2010.05.19 Ray and Cheryl Cowgill: Downtown music not appreciated

Written by David Green.

We not only own Milestones downtown, but we also have made our home upstairs. It’s been this way for more than 10 years and for the most part we enjoy it. We have a nice comfortable home with a deck with a fountain, a garden, and a gentle breeze that flows through the loft on a warm pleasant day when I open the windows. I like the sound of the fountain when I’m on the deck, working in my kitchen or in the sitting room. I like sitting quietly listening to music while I read.

After reading last week’s editorial by DGG, I’ve given considerable thought to what nickname I might receive as I say we absolutely object to music playing downtown 11 hours a day. We would object to waking up to it, if we’re trying to watch TV, or if we’re just appreciating the quiet time when everyone leaves for home about 5 p.m. and I work in my gardens...just me and the birds.

The Christmas barrage was more than enough for us. We don’t want someone else’s music choices coming into our home. I might be having a Nora Jones kind of day or a Brad Paisley or even a Beyoncé day. The male side of “we” prefers no music at all. We should be allowed that choice in our home.

I did read the names of the “Chamber” members and did not see any who would be subjected to the music for long periods. They are all people who are either shut up in their air conditioned offices or not even in town.

We would expect that our neighbors where we live would object if we were noisily upsetting their households, just as we hope our neighbors would respect us enough not to disrupt our home life with their choices.

If anyone does not understand our objections, I’ll be glad to find a big ol’ boombox, set it up on their front lawn and let it play full blast while they are home relaxing for a few hours. It’s just a thought.

We do object to any music playing downtown all summer, and bravo, DGG.

 – Ray and Cheryl Cowgill

downtown Morenci

  • Front.nok Hok
    GAMES DAY—Finn Molitierno (right) celebrates a goal during a game of Nok Hockey with his sister, Kyla. The two tried out a variety of games Saturday at Stair District Library’s annual International Games Day event. One of the activities featured a sort of scavenger hunt in which participants had to locate facts presented in the Smithsonian Hometown Teams exhibit. The traveling show left Morenci’s library Tuesday, wrapping up a series of programs that began Oct. 2. Additional photos are on page 7.
  • Station.2
    STRANGE STUFF—Morenci Elementary School students learn that blue isn’t really blue when seen through the right color of lens. Volunteer April Pike presents the lesson to students at one of the many stations brought to the school by the COSI science center. The theme of this year’s visit was the solar system.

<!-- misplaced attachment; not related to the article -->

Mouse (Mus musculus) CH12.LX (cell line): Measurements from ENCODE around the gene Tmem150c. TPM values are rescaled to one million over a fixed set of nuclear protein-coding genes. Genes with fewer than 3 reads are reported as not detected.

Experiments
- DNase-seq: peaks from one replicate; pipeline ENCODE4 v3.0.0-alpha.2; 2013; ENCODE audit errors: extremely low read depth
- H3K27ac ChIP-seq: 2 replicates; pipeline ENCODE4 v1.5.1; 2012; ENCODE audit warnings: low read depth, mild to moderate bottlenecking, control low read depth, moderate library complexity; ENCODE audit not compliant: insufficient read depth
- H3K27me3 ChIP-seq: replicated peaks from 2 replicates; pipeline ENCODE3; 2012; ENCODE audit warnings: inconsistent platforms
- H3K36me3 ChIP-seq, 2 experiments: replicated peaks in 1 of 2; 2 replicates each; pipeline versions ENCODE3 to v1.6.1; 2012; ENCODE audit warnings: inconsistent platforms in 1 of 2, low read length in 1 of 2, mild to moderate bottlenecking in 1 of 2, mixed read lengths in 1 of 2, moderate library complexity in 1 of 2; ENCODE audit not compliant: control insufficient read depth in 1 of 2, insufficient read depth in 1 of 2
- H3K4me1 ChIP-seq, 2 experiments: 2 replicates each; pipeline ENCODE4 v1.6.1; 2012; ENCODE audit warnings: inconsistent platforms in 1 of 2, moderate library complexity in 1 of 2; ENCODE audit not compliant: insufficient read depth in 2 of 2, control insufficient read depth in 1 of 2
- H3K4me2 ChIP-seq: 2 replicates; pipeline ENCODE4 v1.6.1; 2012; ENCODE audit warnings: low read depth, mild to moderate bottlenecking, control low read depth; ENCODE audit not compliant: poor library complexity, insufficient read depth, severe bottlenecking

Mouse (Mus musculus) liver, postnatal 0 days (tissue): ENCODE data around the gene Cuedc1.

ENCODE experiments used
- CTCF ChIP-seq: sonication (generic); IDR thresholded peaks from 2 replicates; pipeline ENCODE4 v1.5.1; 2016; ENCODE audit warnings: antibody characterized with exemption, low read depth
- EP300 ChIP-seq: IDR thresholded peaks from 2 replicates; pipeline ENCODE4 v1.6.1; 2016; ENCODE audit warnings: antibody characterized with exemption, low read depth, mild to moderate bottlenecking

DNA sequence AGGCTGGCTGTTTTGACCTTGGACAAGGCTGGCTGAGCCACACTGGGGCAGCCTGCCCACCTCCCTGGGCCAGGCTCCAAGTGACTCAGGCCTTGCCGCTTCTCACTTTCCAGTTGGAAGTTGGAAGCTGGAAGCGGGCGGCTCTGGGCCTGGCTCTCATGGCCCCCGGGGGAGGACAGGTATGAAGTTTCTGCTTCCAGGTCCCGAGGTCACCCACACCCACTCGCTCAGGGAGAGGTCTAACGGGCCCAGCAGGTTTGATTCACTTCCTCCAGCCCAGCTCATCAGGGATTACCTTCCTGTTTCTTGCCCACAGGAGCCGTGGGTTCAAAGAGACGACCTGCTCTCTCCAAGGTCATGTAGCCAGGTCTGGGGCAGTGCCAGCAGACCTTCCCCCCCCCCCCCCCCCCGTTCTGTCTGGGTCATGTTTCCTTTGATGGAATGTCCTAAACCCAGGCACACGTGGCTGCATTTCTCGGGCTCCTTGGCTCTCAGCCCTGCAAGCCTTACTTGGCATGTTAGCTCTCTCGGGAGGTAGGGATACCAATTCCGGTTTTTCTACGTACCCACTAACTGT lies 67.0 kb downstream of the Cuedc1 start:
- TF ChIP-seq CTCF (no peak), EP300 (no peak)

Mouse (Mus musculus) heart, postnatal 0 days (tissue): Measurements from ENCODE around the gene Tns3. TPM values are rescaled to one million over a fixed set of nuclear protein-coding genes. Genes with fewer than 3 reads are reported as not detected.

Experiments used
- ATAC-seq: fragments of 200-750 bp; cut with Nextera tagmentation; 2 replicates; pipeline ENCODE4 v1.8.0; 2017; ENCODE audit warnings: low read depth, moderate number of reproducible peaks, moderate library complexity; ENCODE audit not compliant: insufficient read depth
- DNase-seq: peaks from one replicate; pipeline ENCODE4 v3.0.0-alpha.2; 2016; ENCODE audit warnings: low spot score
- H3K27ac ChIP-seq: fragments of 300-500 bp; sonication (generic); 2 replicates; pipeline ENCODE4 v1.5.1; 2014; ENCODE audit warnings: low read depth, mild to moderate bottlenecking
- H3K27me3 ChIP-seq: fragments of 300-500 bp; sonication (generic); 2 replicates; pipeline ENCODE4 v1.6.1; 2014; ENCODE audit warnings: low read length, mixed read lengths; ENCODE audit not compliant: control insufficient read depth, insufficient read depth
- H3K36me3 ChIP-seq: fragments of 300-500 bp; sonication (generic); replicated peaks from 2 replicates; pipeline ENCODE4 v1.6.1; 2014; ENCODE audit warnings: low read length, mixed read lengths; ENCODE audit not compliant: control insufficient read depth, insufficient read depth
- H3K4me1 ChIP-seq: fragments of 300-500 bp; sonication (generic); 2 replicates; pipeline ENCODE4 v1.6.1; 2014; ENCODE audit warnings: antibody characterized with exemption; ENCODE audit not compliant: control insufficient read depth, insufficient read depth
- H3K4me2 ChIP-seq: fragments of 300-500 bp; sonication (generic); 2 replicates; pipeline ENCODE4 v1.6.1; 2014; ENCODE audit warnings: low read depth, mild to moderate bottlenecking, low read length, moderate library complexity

• Front.leaves
    MAPLE leaves show their fall colors in a puddle at Morenci’s Riverside Natural Area. “This was a great year for colors,” said local weather watcher George Isobar. Chilly mornings will give way to seasonable fall temperatures for the next two weeks.
  • Front.band
    MORENCI Marching Band member Brittany Dennis keeps the beat Friday during the half-time show of the Morenci/Pittsford football game. Color guard member Jordan Cordts is at the left. The band performed this season under the direction of Doyle Rodenbeck who served as Morenci’s band director in the 1970s. He’s serving as a substitute during a family leave.
  • Front.poles
    MOVING EAST—Utility workers continue their slow progress east along U.S. 20 south of Morenci. New electrical poles are put in place before wiring is moved into place.
  • Front.cowboy
    A PERFORMER named Biligbaatar, a member of the AnDa Union troupe from Inner Mongolia, dances at Stair District Library last week during a visit to the Midwest. The nine-member group blends a variety of traditions from Inner and Outer Mongolia. The music is described as drawing from “all the Mongol tribes that Genghis Khan unified.” The group considers itself music gatherers whose goal is to preserve traditional sounds of Mongolia. Biligbaatar grew up among traditional herders who live in yurts. Additional photos are on the back page of this week’s Observer.
  • Front.bear
    HOLDEN HUTCHISON gives a hug to a black bear cub—the product of a taxidermist’s skills—at the Michigan DNR’s Great Youth Jamboree. The event on Sunday marked the fourth year of the Jamboree. Additional photos are on page 12.

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